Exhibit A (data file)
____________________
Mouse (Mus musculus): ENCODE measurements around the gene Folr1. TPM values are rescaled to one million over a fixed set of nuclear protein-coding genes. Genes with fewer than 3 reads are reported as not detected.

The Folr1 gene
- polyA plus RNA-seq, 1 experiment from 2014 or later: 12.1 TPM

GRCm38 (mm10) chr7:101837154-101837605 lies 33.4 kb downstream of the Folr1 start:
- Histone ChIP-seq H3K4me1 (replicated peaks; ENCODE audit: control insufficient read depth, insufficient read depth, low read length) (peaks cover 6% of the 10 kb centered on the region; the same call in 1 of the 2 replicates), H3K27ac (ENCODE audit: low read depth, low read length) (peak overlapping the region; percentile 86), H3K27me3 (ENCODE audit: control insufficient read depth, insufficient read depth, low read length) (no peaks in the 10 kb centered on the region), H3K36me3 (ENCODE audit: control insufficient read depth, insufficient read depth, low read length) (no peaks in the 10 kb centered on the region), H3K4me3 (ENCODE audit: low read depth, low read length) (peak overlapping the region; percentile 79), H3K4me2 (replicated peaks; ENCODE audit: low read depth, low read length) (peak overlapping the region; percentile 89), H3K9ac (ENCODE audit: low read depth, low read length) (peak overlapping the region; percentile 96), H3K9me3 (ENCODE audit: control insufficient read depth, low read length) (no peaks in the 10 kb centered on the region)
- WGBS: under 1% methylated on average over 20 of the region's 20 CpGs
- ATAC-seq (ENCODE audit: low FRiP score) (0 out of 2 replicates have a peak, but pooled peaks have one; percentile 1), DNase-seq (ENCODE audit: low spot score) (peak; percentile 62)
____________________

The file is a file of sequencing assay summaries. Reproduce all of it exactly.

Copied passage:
Mouse (Mus musculus): ENCODE measurements around the gene Folr1. TPM values are rescaled to one million over a fixed set of nuclear protein-coding genes. Genes with fewer than 3 reads are reported as not detected.

The Folr1 gene
- polyA plus RNA-seq, 1 experiment from 2014 or later: 12.1 TPM

GRCm38 (mm10) chr7:101837154-101837605 lies 33.4 kb downstream of the Folr1 start:
- Histone ChIP-seq H3K4me1 (replicated peaks; ENCODE audit: control insufficient read depth, insufficient read depth, low read length) (peaks cover 6% of the 10 kb centered on the region; the same call in 1 of the 2 replicates), H3K27ac (ENCODE audit: low read depth, low read length) (peak overlapping the region; percentile 86), H3K27me3 (ENCODE audit: control insufficient read depth, insufficient read depth, low read length) (no peaks in the 10 kb centered on the region), H3K36me3 (ENCODE audit: control insufficient read depth, insufficient read depth, low read length) (no peaks in the 10 kb centered on the region), H3K4me3 (ENCODE audit: low read depth, low read length) (peak overlapping the region; percentile 79), H3K4me2 (replicated peaks; ENCODE audit: low read depth, low read length) (peak overlapping the region; percentile 89), H3K9ac (ENCODE audit: low read depth, low read length) (peak overlapping the region; percentile 96), H3K9me3 (ENCODE audit: control insufficient read depth, low read length) (no peaks in the 10 kb centered on the region)
- WGBS: under 1% methylated on average over 20 of the region's 20 CpGs
- ATAC-seq (ENCODE audit: low FRiP score) (0 out of 2 replicates have a peak, but pooled peaks have one; percentile 1), DNase-seq (ENCODE audit: low spot score) (peak; percentile 62)